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Glitter Impairs Growth of Key Organisms in Aquatic Ecosystems, Study Shows

Gold glitter fills the air.
Credit: Luke Besley/ Unsplash

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A study conducted by researchers affiliated with the University of São Paulo (USP) in Brazil concluded that particles of glitter can hinder the growth of organisms at the base of aquatic ecosystems, such as cyanobacteria (blue-green algae), which play a key role in the biogeochemical cycles of water and soil, as well as being eaten by other organisms. An article on the study is published in the journal Aquatic Toxicology.

Ubiquitous in makeup, nail polish, holiday decorations, greeting cards, Carnival costumes and many other places, glitter sticks to skin and clothes and requires a lot of effort to remove. It is made up of microplastics, tiny particles under 5 mm in size, typically polyethylene terephthalate (PET) or polyvinyl chloride (PVC), coated with aluminum to create a reflective surface.

Microplastics are too small to be filtered out by wastewater treatment plants and end up flowing from drains in shower stalls or sinks to rivers, beaches and oceans. More than 8 million metric tons of glitter are estimated to have been discharged into the ocean in recent years, according to recent scientific studies.

Glitter is not biodegradable and harms aquatic organisms along with the entire surrounding ecosystem via ingestion, contact with toxic ingredients, and injury caused by its sharp edges. In addition, the shape, size and physicochemical properties of the microparticles in glitter hinder accurate measurement of water contamination levels.

The study was conducted at the Center for Nuclear Energy in Agriculture (CENA-USP) with FAPESP’s support (projects 16/14227-5 and 18/24049-2).

The researchers analyzed the effects of five concentrations of glitter particles on two bloom-forming cyanobacteria strains, Microcystis aeruginosa CENA508 (unicellular) and Nodularia spumigena CENA596 (filamentous). Both are part of a collection of almost 800 strains assembled in Brazil by the Cyanos group. The scientists measured their cellular growth rates every three days for 21 days by spectrophotometry, estimating the intensity of light spectra absorbed and transmitted by each sample based on the number of photons emitted.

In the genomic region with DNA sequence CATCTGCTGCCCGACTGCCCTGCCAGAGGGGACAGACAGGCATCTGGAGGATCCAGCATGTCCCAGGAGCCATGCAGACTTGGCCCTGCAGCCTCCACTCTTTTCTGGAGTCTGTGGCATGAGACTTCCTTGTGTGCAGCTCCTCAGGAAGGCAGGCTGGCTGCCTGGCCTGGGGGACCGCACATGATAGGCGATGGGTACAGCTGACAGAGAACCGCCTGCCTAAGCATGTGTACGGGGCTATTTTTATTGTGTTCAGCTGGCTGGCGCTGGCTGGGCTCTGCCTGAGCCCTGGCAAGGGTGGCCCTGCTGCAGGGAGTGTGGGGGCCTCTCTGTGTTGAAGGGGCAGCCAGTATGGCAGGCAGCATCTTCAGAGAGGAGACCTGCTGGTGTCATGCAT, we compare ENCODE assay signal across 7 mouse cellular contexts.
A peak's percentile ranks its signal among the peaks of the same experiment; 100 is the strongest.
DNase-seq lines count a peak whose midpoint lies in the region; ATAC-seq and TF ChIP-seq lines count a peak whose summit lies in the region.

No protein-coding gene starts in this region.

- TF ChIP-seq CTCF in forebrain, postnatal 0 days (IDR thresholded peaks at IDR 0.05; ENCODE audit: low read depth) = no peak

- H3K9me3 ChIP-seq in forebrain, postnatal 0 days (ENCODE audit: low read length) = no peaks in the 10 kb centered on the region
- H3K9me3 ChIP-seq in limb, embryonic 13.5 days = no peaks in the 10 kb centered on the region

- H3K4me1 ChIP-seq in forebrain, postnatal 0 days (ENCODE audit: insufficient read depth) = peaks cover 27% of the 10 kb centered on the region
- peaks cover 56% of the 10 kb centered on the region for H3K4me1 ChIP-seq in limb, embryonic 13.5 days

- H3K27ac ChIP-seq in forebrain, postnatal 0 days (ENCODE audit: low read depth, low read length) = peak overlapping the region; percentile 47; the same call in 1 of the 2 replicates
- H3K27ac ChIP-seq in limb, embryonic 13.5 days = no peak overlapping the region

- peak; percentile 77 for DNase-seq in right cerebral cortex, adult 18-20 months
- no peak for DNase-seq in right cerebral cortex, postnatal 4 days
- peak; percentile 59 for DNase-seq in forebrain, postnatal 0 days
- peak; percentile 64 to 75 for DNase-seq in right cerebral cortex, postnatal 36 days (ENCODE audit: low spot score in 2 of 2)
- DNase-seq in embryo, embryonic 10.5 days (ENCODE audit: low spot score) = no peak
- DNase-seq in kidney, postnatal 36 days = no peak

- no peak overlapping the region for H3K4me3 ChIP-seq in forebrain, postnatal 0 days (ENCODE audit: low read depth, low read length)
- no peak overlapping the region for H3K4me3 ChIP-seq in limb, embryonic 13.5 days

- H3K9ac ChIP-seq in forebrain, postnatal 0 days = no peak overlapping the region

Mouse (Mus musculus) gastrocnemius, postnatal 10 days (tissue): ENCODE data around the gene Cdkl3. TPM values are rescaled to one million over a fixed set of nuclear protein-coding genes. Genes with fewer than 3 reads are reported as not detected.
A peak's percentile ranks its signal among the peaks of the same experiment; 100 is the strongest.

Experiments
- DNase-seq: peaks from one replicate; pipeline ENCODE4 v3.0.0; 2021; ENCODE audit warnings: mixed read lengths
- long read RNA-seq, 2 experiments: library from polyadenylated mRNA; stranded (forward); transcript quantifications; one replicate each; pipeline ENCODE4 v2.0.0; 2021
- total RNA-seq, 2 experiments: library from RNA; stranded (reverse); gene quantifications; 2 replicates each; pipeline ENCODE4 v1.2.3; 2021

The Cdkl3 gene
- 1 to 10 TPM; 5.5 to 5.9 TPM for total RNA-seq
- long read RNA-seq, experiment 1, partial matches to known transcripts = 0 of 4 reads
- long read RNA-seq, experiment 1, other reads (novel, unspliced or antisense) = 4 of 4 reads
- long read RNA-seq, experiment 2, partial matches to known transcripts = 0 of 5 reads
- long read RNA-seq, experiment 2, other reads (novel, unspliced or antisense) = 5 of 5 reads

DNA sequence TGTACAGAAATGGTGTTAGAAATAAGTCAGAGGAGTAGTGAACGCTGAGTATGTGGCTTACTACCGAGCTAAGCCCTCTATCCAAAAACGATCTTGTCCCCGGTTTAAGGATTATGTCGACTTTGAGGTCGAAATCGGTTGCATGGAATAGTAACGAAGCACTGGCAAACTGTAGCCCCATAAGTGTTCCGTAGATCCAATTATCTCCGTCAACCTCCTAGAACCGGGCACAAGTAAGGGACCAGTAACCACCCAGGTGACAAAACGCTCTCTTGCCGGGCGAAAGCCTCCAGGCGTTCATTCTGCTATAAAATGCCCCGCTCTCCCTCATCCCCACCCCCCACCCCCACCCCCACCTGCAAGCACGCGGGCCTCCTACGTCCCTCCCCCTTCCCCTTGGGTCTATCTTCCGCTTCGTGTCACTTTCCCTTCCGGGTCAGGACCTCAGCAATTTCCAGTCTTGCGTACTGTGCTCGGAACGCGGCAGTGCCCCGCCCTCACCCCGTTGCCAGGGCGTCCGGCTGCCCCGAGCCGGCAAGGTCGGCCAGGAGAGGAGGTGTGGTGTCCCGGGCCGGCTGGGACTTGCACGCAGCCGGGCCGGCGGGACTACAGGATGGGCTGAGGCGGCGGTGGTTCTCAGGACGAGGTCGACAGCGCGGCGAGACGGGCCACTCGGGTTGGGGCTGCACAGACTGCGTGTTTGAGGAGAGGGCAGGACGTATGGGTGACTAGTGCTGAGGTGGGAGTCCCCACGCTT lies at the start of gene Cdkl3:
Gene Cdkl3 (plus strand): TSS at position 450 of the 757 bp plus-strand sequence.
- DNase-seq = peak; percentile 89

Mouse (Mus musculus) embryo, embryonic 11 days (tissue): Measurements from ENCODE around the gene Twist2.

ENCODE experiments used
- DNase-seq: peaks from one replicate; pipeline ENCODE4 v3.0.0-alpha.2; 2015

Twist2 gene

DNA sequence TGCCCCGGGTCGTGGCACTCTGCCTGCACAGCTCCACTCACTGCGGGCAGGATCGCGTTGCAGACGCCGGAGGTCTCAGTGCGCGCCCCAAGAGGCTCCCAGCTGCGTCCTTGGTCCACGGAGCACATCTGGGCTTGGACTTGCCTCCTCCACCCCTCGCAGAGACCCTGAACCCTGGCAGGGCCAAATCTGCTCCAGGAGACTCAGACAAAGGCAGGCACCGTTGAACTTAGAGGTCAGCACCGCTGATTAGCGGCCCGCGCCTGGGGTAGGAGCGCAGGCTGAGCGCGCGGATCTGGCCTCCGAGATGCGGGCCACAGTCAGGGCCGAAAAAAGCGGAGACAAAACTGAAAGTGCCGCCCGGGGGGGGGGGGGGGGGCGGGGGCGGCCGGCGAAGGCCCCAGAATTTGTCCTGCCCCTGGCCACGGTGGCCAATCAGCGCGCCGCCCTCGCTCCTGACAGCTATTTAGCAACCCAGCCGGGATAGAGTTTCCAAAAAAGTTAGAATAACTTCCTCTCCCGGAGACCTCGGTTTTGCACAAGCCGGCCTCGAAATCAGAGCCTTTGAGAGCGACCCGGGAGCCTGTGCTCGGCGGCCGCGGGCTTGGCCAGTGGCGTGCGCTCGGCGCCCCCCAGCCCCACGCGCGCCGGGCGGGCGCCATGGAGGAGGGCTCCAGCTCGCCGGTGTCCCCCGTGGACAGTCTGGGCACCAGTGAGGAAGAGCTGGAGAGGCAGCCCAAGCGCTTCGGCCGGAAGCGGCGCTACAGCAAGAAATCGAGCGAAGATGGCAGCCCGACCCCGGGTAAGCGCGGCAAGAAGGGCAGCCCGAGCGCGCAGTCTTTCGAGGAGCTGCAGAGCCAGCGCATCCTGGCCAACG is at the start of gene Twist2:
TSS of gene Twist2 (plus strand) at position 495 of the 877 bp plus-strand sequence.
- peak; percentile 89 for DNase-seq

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“We found that increasing the amount of glitter raised the biovolume of the cyanobacterial cells and boosted stress to levels that even impaired photosynthesis. The toxicity of glitter for microorganisms has hardly been studied at all. Whatever affects cyanobacteria will indirectly affect other organisms in the same environment,” said Mauricio Junior Machado, first author of the article and a researcher in CENA-USP’s Cellular and Molecular Biology Laboratory.

The results suggest that environmental levels of glitter similar to the highest level tested – 350 milligrams per liter of water (mg/L) – can negatively influence susceptible organisms in aquatic ecosystems. The most evident effect was seen in M. aeruginosa, whose growth rate was best at 50 mg/L and worst at 200 mg/L. In the case of N. spumigena, the range was 100-137 mg/L, above which cell density was irrecoverably damaged. The difference in growth rates occurred only on the twenty-first day of the experiment.

Chlorophyll and carotenoids did not vary significantly, but in absolute terms, both strains displayed a fall in carotenoids when exposed to glitter at 200 mg/L and 350 mg/L, and chlorophyll fluorescence varied in N. spumigena when exposed to glitter at 350 mg/L.

Consumer education

The authors hope the study will help educate consumers and policymakers about the importance of avoiding pollution by microplastics. “Glitter is sold for use in festivities, where people spare little thought for the environmental problems it causes,” noted Marli de Fátima Fiore, last author of the article. “However, it’s necessary to bear in mind that microplastics contaminate and damage marine and freshwater ecosystems, which are extremely important to our lives, and to think about campaigns to avoid microplastic pollution as much as possible.”

The researchers now plan to perform the same tests on other cyanobacterial strains, as well as analyze so-called biodegradable glitter to find out whether it causes problems such as metallic components and pigments harming organisms. 

Reference: Machado MJ, Dextro RB, Cruz RB, Cotta SR, Fiore MF. Response of two cyanobacterial strains to non-biodegradable glitter particles. Aquat Toxicol. 2023;260:106590. doi: 10.1016/j.aquatox.2023.106590

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